Staff Picks

May 16, 2006 at 5:25 pm

Thursday, May 18
 The roof’s fine at Uncle Pleasant’s — but it wouldn’t be bad if, just for one evening, that weren’t the case. You see, Tasha Golden is a wonderful rainy-day singer. Working with her husband as the duo named Ellery, Ms. Golden lets disappointment and resilience ebb and flow. Meanwhile, her keyboards echo like the twilight atmosphere on a cloud-enshrouded street. Justin Golden sometimes puts the same into electric guitar, but he’s more prone to acoustic-strummed accents that touch the ears like misty drizzle. Nights like this were meant for lovers is the opening of one song on their new album Lying Awake (on Virt) — but they’re not referring to faultless and carefree infatuation. Maybe you can get a little of that from popmeister Willie Wisely, who’ll hit the stage later ... but early indications on his new direction point toward continued cloudiness — but very cool (see the Music Preview on page 37). —T.E. Lyons
Uncle Pleasant’s
2126 S. Preston
$5; 9 p.m.

May 19-21
National Alpaca Show
 Tired of the same old, same old at the Louisville Zoo? I mean, how many times do you really have to see an albino alligator? Elephants, monkeys, dolphins — yada, yada, yada. For an up close and personal experience with a new kind of creature — the alpaca, a distant cousin to the llama — head over to the Kentucky Fair & Expo Center for the 15th annual National Alpaca Show this weekend. There will be more than 1,500 of these cuddly creatures for your petting pleasure. And best of all, it’s free! See how their coats are harvested to produce a soft fiber that is stronger, warmer and lighter than wool. See how well these South American beasts get along with humans. And see that no matter what kind of animal you fill the Expo Center up with, it still smells like poo (only three months till State Fair time!). —Sara Havens
KY Fair & Expo Center
Free; 7 a.m.-7 p.m.

Saturday, May 20
Second Annual Forest Fest
 The second annual Forest Fest at Jefferson Memorial Forest will, for a day at least, turn the 6,000-acre forest into a celebration of nature and bluegrass music. Combining events such as trail races, crafts, children’s attractions, hikes, classic picnic food (brats, anyone?) and, of course, bluegrass, the festival has quickly begun to feel like a tradition for Fairdale, Ky. In addition, the Forest Environmental Education Center will be open during the event, featuring exhibits about animals and plants native to the forest. Beginning at noon, Kentucky Sassafras, Stone Hollow, Hog Operation and the Old Louisville Express will start jamming the bluegrass and continue trading sets into the wee hours of the, um, evening (hey, it’s a family event, OK?). To get to the forest, take I-65 south to the Gene Snyder west, then take the New Cut Road exit, turn left, and a mile down New Cut turn right onto Mitchell Hill Road. Follow the signs from there. Or, just listen for the banjos. —Kevin Gibson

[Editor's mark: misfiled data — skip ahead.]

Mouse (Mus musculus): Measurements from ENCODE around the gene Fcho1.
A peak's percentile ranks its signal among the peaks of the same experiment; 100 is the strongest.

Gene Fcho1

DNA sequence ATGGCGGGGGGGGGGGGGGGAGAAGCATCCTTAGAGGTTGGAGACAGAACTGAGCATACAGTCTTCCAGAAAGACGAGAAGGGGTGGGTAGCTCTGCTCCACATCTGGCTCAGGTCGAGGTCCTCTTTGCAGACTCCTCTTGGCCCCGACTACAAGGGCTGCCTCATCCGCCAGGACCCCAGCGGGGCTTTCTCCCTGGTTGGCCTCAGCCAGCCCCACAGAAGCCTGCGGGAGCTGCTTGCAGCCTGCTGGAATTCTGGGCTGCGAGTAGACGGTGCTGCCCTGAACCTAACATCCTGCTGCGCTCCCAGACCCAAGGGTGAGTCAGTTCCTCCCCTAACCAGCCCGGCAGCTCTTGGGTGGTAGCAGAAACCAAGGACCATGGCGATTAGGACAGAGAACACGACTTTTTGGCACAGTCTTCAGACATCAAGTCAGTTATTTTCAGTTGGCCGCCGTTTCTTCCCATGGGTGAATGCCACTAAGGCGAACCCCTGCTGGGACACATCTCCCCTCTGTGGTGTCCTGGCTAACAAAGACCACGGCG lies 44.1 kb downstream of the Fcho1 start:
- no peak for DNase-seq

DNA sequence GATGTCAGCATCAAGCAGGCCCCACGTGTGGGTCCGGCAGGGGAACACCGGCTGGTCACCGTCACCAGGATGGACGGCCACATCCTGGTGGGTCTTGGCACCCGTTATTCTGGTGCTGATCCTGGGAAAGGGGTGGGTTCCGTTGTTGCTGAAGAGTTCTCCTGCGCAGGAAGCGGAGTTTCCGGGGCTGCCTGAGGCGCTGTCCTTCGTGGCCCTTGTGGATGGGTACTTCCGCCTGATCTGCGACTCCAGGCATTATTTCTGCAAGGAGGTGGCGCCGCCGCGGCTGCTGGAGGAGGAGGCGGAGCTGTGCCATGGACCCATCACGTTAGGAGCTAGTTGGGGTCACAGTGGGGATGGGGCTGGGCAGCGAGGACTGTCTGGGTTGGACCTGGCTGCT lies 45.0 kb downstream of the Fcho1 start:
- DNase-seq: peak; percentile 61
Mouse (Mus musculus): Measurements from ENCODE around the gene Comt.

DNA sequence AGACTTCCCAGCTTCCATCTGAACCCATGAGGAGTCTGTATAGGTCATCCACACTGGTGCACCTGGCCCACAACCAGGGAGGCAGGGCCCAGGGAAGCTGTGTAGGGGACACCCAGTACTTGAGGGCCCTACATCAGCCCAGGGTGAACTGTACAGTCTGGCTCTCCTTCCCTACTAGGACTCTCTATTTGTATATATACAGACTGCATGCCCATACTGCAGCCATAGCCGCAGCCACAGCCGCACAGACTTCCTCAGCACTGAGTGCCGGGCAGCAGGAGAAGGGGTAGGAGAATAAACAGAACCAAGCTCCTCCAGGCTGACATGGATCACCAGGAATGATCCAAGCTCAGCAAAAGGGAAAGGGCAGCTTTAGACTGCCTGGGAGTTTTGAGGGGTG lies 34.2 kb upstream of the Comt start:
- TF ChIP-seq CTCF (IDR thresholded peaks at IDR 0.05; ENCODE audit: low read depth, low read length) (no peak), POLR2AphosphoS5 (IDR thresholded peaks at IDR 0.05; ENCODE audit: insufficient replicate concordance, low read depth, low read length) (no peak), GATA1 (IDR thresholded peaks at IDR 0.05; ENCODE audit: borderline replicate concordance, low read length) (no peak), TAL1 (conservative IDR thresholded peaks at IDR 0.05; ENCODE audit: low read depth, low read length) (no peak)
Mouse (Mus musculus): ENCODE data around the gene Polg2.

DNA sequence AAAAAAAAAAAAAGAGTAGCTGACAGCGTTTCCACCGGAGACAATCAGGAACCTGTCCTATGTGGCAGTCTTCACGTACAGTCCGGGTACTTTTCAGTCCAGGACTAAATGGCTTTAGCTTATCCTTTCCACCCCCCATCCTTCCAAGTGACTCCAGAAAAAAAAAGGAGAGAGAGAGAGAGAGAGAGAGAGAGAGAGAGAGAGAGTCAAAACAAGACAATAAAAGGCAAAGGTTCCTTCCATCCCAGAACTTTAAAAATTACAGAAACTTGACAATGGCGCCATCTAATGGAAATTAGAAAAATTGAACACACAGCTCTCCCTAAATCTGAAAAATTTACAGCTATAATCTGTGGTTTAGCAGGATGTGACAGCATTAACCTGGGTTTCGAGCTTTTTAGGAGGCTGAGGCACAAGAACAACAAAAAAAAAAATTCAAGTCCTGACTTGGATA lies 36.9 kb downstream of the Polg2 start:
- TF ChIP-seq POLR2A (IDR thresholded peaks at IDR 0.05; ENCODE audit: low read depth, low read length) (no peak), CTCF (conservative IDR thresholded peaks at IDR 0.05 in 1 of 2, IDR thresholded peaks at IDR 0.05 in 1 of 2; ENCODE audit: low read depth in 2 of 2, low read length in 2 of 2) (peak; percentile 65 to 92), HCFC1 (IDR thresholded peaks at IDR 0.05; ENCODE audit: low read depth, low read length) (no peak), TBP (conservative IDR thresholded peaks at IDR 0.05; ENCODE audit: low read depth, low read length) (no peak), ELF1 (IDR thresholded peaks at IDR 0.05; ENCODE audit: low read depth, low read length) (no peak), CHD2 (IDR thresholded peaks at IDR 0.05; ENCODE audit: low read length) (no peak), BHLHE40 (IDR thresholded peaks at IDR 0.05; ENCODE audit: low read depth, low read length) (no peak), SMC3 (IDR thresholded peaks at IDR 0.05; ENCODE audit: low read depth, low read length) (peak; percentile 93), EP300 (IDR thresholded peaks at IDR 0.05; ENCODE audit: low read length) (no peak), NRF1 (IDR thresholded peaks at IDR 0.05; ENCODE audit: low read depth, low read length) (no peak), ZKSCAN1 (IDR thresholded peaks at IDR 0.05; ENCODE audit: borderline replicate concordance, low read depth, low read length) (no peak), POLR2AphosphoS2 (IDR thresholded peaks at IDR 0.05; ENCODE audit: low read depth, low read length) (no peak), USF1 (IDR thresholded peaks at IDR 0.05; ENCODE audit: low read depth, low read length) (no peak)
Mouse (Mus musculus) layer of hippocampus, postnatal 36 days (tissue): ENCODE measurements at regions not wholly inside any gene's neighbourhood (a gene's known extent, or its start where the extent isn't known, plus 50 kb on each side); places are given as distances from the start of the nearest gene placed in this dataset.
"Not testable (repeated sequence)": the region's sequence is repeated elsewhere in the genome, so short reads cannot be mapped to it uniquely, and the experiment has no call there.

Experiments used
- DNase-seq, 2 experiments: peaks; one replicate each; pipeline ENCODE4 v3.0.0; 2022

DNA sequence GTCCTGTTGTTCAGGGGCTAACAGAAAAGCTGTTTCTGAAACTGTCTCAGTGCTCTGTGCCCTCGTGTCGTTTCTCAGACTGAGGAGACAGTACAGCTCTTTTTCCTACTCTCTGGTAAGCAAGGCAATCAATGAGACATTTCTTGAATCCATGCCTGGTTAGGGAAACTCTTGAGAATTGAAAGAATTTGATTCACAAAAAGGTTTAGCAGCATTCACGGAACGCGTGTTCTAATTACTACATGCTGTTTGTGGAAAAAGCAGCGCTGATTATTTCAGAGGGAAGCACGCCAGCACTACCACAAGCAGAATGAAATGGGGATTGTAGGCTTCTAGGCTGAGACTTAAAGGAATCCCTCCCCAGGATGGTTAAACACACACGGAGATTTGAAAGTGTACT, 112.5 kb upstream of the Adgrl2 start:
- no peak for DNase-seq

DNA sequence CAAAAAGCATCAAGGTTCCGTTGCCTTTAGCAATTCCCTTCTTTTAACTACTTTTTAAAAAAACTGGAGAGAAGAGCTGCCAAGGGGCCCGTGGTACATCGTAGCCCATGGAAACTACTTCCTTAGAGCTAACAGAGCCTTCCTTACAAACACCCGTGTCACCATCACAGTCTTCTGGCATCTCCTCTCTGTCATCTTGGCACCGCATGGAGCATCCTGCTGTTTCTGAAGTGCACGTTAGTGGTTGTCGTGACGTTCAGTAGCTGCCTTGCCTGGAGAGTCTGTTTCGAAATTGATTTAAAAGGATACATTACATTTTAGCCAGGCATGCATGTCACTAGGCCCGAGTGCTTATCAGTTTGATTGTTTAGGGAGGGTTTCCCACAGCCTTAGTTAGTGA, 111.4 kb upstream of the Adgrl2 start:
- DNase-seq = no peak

Jefferson Memorial Forest
11311 Mitchell Hill Road
Free; 8 a.m.-?

Saturday, May 20
Shakespeare Festival benefit
 All the World’s a Stogie, or so says the Kentucky Shakespeare Festival each year when it invites artists from Louisville (Matt Loesser and Bryan Warren, for example) and others from across the nation to design cigar boxes around a character or theme of one of the Bard’s plays. The results among the 40 boxes for sale this year span the spectrum of stuff one could create from a cigar box: some boxes are purses; others become music boxes; and one is a night light (a la “A Midsummer Night’s Dream”).
 The festival will auction off the bevy of boxes Saturday at a reception with music by bluegrass musician John Mann and a beer tasting by BBC. Proceeds will help fund the festival’s summer performances, which include “As You Like It” (June 14-July 2) and “Romeo & Juliet” (July 5-9). —Elizabeth Kramer
The Landward House
1387 S. Fourth St.
$10; 7 p.m.